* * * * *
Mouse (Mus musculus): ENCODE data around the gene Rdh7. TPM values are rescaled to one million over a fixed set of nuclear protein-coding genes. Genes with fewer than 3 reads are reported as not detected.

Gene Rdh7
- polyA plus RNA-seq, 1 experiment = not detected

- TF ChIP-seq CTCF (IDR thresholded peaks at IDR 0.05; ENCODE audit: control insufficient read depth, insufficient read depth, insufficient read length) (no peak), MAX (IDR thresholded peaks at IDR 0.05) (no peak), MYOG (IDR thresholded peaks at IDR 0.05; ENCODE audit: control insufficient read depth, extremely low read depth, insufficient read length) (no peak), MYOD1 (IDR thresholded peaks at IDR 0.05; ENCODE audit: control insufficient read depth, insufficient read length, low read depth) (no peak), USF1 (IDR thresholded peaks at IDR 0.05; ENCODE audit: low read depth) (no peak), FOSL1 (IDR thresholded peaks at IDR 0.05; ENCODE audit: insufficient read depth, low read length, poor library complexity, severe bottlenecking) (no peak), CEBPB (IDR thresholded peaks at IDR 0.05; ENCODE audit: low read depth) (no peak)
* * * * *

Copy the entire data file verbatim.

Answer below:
Mouse (Mus musculus): ENCODE data around the gene Rdh7. TPM values are rescaled to one million over a fixed set of nuclear protein-coding genes. Genes with fewer than 3 reads are reported as not detected.

Gene Rdh7
- polyA plus RNA-seq, 1 experiment = not detected

- TF ChIP-seq CTCF (IDR thresholded peaks at IDR 0.05; ENCODE audit: control insufficient read depth, insufficient read depth, insufficient read length) (no peak), MAX (IDR thresholded peaks at IDR 0.05) (no peak), MYOG (IDR thresholded peaks at IDR 0.05; ENCODE audit: control insufficient read depth, extremely low read depth, insufficient read length) (no peak), MYOD1 (IDR thresholded peaks at IDR 0.05; ENCODE audit: control insufficient read depth, insufficient read length, low read depth) (no peak), USF1 (IDR thresholded peaks at IDR 0.05; ENCODE audit: low read depth) (no peak), FOSL1 (IDR thresholded peaks at IDR 0.05; ENCODE audit: insufficient read depth, low read length, poor library complexity, severe bottlenecking) (no peak), CEBPB (IDR thresholded peaks at IDR 0.05; ENCODE audit: low read depth) (no peak)